The Sultan of Swat
A peace agreement with pro-Taliban clerics has backfired in Pakistan. By Talat Masood When a February peace deal between Pakistan’s government and pro-Taliban cleric Sufi Mohammed promised to reimpose sharia law in the country’s war-torn Swat Valley, world attention focused on the pact. Swat, once known as the “Switzerland of Pakistan,” had been consumed by ...
A peace agreement with pro-Taliban clerics has backfired in Pakistan.
By Talat Masood
When a February peace deal between Pakistan’s government and pro-Taliban cleric Sufi Mohammed promised to reimpose sharia law in the country’s war-torn Swat Valley, world attention focused on the pact.
Swat, once known as the “Switzerland of Pakistan,” had been consumed by a violent Taliban uprising and a tough government response that left 1,500 dead and sent 200,000 citizens fleeing. Under the terms of the agreement, the rebellion would end, the military would gradually withdraw, sharia law would be imposed, and the government would have a prisoner exchange. At least a dozen suspected Taliban have already been released.
Skeptics worried that the deal amounted to no more than a capitulation to militants; the Pakistani government insisted it could bring real calm. “There was a vacuum … in the legal system,” Amir Haider Khan Hoti, chief minister of the North-West Frontier Province (NWFP), told the Washington Post. “The people demanded this and they deserve it.” Pakistani Foreign Minister Shah Mehmood Qureshi defended the move as a “quick dispensation of justice” and “not any appeasement towards militants.”
One month later, it’s clear the deal is a disaster. The agreement was signed between Sufi Mohammed’s militant group, Tehrik-i-Nifaz-i-Shariat-i-Mohammadi (or TNSM, meaning Movement for the Establishment of the Law of Mohammed), and the government of the NWFP, with the approval of the federal government. The two sides differ in their interpretation of it, and even as sharia courts began operating March 18, disputes over the judges remained. Violence continues, making the term “peace agreement” a misnomer. Worse, the pact has consolidated Taliban influence and set a dangerous precedent for further negotiation.
To be sure, the clamor for sharia was genuine. In the lawless environment, ordinary people readily considered appeasing the Taliban as a means of providing security for them and their families. And having served as the judicial code throughout the 1990s, sharia seemed to offer what the government (which controls no more than 20 percent of the region) never could: quick and fair justice for a community starved for exactly that.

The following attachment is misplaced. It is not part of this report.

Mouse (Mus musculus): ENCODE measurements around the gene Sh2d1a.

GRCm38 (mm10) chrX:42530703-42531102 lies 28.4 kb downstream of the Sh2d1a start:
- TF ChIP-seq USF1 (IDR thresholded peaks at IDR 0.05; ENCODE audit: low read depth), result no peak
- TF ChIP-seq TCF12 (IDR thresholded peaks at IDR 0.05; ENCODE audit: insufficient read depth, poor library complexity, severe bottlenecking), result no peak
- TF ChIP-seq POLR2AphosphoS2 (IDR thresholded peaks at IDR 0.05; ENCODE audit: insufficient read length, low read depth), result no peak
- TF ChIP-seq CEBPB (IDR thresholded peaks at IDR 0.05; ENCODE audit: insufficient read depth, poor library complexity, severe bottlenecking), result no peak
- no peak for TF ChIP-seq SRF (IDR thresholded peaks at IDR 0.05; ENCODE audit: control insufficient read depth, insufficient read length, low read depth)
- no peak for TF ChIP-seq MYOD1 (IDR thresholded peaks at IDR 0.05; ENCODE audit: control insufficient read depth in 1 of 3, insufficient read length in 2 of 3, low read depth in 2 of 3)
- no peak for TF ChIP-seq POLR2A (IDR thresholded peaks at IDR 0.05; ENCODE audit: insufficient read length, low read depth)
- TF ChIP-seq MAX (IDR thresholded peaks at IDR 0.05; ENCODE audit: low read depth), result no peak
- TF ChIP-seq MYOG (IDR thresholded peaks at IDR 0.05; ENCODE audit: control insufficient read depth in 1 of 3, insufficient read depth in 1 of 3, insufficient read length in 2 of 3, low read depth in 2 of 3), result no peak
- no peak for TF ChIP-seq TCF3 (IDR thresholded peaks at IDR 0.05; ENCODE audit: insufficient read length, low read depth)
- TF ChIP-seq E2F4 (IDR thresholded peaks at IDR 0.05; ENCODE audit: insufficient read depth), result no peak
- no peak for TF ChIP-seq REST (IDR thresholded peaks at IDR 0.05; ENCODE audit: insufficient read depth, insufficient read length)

Regrettably however, Pakistan signed the agreement from a position of weakness. The Army was hesitant to undertake another major counterinsurgency operation in Swat when two earlier ones had failed to dislodge the militants from their hide-outs. The secular Awami National Party in power in NWFP also preferred a negotiated settlement. And the population could hardly stomach further military action. Even if the deal meant significant compromises in their quality of life, people thought, peace would represent an improvement.
But the dispute over the deal’s terms could be fatal. Sufi Mohammed has refused to accept the present panel of judges presiding over qazi, or sharia, courts. He has announced the formation of his own qazi courts, appointed nominees, and warned all lawyers to stay away. Many lawyers are reported to have fled the region on the threat. Far from compromising, the Taliban do not intend to integrate sharia into the existing judicial and bureaucratic structure. Their aim is nothing less than the transformation of the entire legal and administrative system.
Serious implications follow from the Swat deal. Already, Mullah Fazlullah, the son-in-law of Sufi Mohammed, has become a de facto ruler of the area — the modern-day equivalent of the wali who ruled Swat until 1969 when the region became a province of Pakistan. Moreover, it will be impossible to prevent the demand for sharia from spreading to other parts of the country. If that happens, Pakistan could end up operating under two legal systems — sharia in the west and civil code in the east. It is even possible that militant groups in Punjab will demand the right to impose Islamic law in their own strongholds.
Had the government been able to use the peace deal to secure a foothold in Swat, introducing a strong administrative structure that could provide a reasonable level of governance, the move could have been justified. But the opposite has happened. The militants have outsmarted both the government and the military. They have consolidated the Taliban’s position. And this is only week four.
Talat Masood is a retired lieutenant general of the Pakistan Army Corps
File photo, 1994. AFP/Getty Images
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